Time rewinds as cassette tapes return with a hiss

This post follows my last one on buying vinyl records as a teenager. It’s about cassette tapes, of which I still have a few – some dating back to the 1970s.

Receiving a cassette tape recorder one Christmas I was at last able to record stuff and play it back. I started by recording the adults answering my stupid questions.

Then, with the help of a stereo cable I recorded music off the radio – no longer did I have to wait for someone to play this week’s favourite pop song. Not just the music, but the jingles too. I had a whole cassette of radio station jingles… BBC Radio One, Capital, LBC, Caroline… A clear indication of where I was going.

About two years ago, much to other people’s dismay, I bought a HiFi cassette tape player. Just like listening to old records, digging out old cassette tapes – particularly my old mixtapes – brought back memories. I can tell you where I was when I held down the play and record buttons at the same moment in order to record something off the radio, or a single I’d just bought, or (much later) my performances at night clubs (where TDK C60 tapes changed hands for a fiver).

Making tapes was a great pastime. Not just for me, but lots of people at my school. We’d record stuff and swap tapes. It was the only way we were able to share music (other than lending out the vinyl – that you either would never see again, or it would come back scratched “my sister’s friend did it…”, or they’d deny any knowledge of it being scratched at all.)

Then there would be the mixtapes for a special friend. Then trying to blend one single into another, primarily by pressing the pause button on the beat of a pop song, and releasing it on the beat of the next one. That was Garrard SP25 beat mixing 1974 style.

Garrard SP25.

So where’s all this going?

Well, what we have today is plethora streaming services providing access to music, but no ownership. No sleeve notes to read, no lyrics to interpret, nothing to hold, nothing to share, nothing to keep, nothing to go on the shelf, nothing to lend out never to return, nothing to hand down, nothing to give to a friend.

“Happy birthday, here’s a music streaming voucher”.

And there’s something else, these streaming services withdraw tracks at the drop of a hat. One day your fave song is listed, the next it isn’t. It’s the same with video streaming services – which is why I still buy DVDs. Deezer deleted 26 million music tracks in March. Anyway…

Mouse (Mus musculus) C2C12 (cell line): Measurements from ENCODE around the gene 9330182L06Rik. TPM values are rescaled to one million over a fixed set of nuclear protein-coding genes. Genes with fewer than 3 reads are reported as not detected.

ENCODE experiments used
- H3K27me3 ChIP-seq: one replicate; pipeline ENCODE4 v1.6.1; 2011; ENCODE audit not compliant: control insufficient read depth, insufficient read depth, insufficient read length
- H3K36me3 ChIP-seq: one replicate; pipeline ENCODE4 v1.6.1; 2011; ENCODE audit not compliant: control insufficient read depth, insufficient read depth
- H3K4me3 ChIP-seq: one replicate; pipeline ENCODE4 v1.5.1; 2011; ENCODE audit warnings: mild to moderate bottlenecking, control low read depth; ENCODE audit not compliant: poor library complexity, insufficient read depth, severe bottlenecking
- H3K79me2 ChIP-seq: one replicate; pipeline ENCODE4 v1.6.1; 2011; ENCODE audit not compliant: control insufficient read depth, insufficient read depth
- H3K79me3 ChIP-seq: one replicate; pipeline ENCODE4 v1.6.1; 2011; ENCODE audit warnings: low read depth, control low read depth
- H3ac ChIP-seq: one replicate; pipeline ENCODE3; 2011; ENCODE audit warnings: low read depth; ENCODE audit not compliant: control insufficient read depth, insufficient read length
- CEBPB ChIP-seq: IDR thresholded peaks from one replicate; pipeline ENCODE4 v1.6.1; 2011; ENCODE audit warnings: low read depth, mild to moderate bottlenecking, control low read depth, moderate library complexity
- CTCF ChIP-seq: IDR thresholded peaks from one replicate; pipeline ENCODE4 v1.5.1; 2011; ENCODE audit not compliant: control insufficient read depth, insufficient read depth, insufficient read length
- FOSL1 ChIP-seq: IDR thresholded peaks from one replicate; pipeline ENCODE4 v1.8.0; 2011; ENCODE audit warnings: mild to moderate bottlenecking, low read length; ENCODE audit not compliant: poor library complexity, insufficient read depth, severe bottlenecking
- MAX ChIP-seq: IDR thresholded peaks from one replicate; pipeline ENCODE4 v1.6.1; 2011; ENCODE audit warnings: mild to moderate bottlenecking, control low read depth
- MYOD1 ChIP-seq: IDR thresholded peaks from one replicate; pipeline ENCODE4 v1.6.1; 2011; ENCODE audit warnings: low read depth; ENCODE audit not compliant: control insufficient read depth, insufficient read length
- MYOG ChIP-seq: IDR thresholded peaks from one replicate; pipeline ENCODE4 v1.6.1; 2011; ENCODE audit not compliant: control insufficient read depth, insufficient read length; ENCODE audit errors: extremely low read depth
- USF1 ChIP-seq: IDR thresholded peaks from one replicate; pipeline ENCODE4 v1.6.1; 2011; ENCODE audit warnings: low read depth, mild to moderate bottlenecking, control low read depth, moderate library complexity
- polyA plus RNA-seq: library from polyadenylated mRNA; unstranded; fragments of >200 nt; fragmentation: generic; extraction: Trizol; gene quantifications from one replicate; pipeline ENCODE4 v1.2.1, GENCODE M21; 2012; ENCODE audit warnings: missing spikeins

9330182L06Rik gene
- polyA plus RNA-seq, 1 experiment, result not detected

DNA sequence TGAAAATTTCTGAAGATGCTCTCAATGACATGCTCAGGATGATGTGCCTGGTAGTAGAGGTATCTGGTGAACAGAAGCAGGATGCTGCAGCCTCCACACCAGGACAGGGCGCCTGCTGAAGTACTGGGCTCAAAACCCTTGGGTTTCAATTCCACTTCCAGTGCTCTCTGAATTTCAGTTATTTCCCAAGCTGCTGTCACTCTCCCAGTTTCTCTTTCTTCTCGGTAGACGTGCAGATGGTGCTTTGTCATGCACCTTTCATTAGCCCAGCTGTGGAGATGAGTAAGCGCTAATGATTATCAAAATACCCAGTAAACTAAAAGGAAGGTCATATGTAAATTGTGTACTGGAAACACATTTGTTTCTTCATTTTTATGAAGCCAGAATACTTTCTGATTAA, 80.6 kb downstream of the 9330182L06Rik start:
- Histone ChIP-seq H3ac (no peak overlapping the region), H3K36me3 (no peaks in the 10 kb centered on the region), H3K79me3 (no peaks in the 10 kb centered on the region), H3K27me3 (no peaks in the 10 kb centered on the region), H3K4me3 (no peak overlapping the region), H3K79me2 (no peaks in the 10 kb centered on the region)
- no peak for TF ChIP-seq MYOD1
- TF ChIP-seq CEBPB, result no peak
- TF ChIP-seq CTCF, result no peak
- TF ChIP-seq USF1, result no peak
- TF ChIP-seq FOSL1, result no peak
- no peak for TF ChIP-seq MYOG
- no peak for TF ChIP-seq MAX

There’s a joy to owning the physical product. If you are given a cassette tape, CD, or vinyl record, you will look at it, listen to it, read the sleeve notes, assign some value to it, sentimental or otherwise. I still have cassette tapes of famous DJs doing their stuff, the UK’s Robbie Vincent comes to mind.

Not only that – and here’s where I am going with this [at last!] – with someone’s work in your hand you have a connection with the musician. And musicians may well be missing a trick by relying on streaming services to make a dollar.

Yes, streaming services have a global reach, but the trade off is increased competition from every other musician in the genre. Plus, one has to pay to appear on these services. And what do musicians do? Tell their followers to visit Spotify or some such place, to hear their music. What if the fan isn’t a member?

My understanding from musician Mary Spender is that if one song is streamed 1,000 times on Spotify, the performer gets nothing. In fact, they are out of pocket due to the listing fees charged by the firm.

She makes a compelling case for musicians to sell their music on a cassette, saying 50 copies of a cassette tape could turn a profit of $300 after costs. The equivalent of 88,000 streams on Spotify.

“What’s more realistic?” Asks Spender. Good point.

If your music is featured on a streaming service, what’s your chance of earning $300? And do you know who’s listening?

I love the idea of musicians getting money directly into their pocket, plus building a connection with their audience. I can almost imagine podcasts being recorded to cassette and shared as a physical product. Buy the cassette and get a free digital download.

Some of you might hiss at the suggestion of using a tape cassette, saying a CD is better. You may have a point, but cassette is analogue – no computer needed (and no identifying data in the digital file). Press record, start playing. Stop. Job done. Raw and natural.

Steve Hart

Steve Hart

Steve Hart is a journalist and editor based in Melbourne.

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